Turkey, Russia ‘freeze Turkish Stream talks’

Turkey, Russia ‘freeze Turkish Stream talks’

Merve Erdil - ISTANBUL
Turkey, Russia ‘freeze Turkish Stream talks’

CİHAN photo

Turkey and Russia have been unable to make progress in the planned Turkish Stream project and have frozen talks for now, according to high-level Turkish energy officials.

“We can’t move forward in the negotiations at the moment. Russia placed the gas discount talks between Gazprom and Turkey’s gas grid, BOTAŞ, as a prerequisite to the Turkish Stream project. But we saw this as a starting point. As no government could be established after the June election in Turkey, the talks have been frozen for now. The parties have not ended the talks, but frozen them,” said Energy Ministry Deputy Undersecretary Sefa Sadık Aytekin. 

Aytekin noted that Turkey had increased its requested gas discount from around 6 percent to 10.25 percent. 

“We actually wanted to negotiate these issues separately from each other,” he said at the 16th International Energy Arena meeting, held by the Strategic Technical Economic Research Center (STEAM) on Sept. 10.

Interim Energy Minister Ali Rıza Alaboyun also said that it seems unlikely for Russia and Turkey to agree until a new government is established in Turkey. 

“We will not focus on this issue during my interim ministerial process until the November election. Russia offered a gas discount of around 10.25, but we did not accept this, as we saw this as a beginning price to start negotiations. This was not a prerequisite to start talks over a gas pipeline project for us. Besides, Russia does not keep its promises on gas discounts now. All these issues will be clarified during the term of the next minister after me after the elections,” he said at a press conference on Sept. 11.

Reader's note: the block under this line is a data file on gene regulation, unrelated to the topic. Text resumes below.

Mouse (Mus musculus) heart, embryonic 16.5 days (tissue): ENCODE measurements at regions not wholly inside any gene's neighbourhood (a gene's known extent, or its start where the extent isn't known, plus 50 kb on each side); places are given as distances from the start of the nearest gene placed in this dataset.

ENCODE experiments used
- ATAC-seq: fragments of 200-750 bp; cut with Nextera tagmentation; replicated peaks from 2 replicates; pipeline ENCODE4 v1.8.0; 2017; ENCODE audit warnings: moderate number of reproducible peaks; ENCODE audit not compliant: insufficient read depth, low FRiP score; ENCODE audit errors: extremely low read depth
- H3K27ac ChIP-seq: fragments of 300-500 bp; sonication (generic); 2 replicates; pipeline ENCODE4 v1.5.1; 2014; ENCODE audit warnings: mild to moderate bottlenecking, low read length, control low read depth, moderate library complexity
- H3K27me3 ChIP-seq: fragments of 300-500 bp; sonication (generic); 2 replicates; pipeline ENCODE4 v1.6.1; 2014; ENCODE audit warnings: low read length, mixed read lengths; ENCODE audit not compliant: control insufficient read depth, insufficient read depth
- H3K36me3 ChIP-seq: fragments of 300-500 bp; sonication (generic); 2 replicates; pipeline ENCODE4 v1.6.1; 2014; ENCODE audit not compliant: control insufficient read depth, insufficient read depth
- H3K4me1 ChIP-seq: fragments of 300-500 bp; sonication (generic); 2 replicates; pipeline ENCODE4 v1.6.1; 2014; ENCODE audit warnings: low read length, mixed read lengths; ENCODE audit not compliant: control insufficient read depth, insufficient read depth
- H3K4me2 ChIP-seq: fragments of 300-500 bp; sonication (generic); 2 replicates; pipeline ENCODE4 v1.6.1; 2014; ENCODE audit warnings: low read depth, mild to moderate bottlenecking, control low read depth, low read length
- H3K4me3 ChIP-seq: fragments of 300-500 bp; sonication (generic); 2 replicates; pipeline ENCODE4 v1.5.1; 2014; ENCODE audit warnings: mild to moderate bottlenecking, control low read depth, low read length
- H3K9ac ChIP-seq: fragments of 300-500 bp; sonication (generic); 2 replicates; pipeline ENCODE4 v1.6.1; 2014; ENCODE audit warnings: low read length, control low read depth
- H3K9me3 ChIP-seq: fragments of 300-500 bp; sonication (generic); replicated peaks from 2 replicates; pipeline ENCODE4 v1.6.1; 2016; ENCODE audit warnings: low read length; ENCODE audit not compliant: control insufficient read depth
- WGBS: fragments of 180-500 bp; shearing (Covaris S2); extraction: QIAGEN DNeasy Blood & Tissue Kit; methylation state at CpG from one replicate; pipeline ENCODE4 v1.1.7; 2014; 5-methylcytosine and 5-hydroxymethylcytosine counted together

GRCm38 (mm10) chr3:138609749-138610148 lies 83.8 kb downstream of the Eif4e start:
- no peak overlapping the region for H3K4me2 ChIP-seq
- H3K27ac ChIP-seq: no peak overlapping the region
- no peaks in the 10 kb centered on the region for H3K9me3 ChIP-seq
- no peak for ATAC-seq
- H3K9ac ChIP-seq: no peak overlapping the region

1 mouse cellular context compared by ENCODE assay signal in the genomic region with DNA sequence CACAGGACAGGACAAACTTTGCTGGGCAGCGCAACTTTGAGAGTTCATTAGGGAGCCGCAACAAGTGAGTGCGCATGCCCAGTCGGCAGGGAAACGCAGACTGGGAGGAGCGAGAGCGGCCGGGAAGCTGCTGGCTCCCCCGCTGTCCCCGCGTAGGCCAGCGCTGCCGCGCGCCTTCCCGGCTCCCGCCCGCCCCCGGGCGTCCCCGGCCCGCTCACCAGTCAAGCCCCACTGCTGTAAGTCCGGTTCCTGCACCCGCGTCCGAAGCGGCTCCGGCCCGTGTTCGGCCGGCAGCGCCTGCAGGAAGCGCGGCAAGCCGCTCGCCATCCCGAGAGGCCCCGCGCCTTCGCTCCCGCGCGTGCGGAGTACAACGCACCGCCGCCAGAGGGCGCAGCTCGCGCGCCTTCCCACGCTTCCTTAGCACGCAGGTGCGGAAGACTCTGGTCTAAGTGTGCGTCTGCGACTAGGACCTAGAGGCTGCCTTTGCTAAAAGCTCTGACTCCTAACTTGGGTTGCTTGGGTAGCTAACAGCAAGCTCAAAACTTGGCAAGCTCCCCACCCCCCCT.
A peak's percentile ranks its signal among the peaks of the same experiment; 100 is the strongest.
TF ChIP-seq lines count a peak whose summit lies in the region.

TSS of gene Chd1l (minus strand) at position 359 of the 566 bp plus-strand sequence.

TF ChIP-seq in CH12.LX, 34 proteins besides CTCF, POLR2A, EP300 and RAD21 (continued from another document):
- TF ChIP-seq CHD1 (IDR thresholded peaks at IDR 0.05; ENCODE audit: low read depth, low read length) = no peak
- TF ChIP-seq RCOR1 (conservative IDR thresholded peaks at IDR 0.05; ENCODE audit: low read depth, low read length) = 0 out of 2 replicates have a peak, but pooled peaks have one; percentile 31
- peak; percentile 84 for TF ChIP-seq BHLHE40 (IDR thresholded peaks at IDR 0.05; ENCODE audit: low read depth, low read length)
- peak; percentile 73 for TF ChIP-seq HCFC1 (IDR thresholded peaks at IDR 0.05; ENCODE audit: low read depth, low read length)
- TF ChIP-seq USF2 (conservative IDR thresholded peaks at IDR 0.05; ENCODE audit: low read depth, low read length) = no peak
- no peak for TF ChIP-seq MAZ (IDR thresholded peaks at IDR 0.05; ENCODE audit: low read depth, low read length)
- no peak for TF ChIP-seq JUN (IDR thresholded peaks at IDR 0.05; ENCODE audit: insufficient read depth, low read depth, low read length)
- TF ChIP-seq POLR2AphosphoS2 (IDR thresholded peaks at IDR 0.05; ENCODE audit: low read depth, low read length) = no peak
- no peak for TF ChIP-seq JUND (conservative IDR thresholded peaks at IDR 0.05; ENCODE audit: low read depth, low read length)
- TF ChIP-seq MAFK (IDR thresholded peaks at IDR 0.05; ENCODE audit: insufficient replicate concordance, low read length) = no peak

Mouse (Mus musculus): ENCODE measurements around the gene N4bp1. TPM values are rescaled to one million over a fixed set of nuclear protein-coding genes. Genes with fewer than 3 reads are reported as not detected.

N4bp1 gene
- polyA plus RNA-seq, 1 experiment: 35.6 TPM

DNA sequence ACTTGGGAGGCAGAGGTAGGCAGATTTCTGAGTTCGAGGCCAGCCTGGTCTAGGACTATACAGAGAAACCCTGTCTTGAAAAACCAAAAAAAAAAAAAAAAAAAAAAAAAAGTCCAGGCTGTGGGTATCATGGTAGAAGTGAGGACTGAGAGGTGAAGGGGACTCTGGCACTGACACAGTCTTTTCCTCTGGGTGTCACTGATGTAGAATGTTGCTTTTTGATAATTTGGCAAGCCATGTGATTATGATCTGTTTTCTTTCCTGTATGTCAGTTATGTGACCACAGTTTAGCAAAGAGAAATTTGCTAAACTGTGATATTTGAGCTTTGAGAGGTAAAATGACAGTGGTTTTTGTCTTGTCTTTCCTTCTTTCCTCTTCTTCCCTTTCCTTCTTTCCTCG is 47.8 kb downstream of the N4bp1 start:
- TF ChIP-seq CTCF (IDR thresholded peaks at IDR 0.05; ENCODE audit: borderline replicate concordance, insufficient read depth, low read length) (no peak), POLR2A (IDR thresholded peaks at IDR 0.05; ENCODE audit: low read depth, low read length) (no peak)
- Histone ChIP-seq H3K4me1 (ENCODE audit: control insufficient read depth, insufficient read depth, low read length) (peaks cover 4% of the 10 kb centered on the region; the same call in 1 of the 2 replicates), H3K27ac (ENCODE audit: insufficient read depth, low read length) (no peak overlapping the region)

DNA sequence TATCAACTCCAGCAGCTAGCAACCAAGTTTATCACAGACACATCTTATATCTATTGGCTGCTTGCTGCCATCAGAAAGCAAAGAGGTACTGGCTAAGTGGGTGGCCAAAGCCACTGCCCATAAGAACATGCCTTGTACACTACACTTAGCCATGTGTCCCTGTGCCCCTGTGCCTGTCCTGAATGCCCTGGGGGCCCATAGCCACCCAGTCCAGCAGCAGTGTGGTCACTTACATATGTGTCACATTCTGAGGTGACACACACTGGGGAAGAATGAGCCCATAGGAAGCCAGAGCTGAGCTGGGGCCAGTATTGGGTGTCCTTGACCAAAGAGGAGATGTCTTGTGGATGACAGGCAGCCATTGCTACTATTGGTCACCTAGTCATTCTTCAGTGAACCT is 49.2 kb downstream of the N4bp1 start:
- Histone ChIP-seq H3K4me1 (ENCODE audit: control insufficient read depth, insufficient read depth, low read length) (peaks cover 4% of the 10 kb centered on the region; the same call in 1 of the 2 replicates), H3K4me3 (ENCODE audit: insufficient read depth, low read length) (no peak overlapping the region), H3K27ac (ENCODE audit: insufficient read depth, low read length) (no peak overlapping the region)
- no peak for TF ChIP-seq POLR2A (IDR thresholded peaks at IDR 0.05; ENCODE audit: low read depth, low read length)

Turkey is among the largest gas buyers from Russia and BOTAŞ is the biggest trade partner for Gazprom, Aytekin noted. 

“I don’t see any lack of trust between Turkey and Russia. But if Russia had made a further gas discount without naming it as a perquisite for the project we could have been in a better position,” he said, adding Turkey had taken “big risks” regarding the project. 

“Russia couldn’t assess this risk properly and lost too much time. We’ll see what happens next,” Aytekin said. 

Both parties ‘should come together again’

The energy ministers of the Group of 20 (G-20) countries will meet in the coming weeks in Istanbul, the deputy undersecretary said, citing such meetings as an opportunity for the two sides to talk again.

“In order to resolve the problems regarding the project, the parties need to come together again. How can the problem be resolved at a time when Turkey has been preparing for another election with an interim government? Both sides should show some flexibility,” Aytekin said. 

Meanwhile, Russian energy producer Gazprom on Sept. 7 denied rumors that the Turkish Stream pipeline project had been canceled by Turkey.

A Gazprom source said the company had agreed with Turkey to initially come to an agreement concerning branch 1 before looking at the other branches. 

The source said that talk was untrue of Turkey’s withdrawal from construction of the project’s second, third and fourth legs, according to Anadolu Agency and several Russian media outlets. 

The Turkish Stream project was publicly announced during Russian President Vladimir Putin’s visit to Turkey on Dec. 1, 2014, after the cancellation of the South Stream project.

The Turkish Stream project is a Russian proposal that will transport Russian gas to Europe while bypassing Ukraine. It is planned to carry 63 billion cubic meters of natural gas to Europe via the Turkish-Greek border.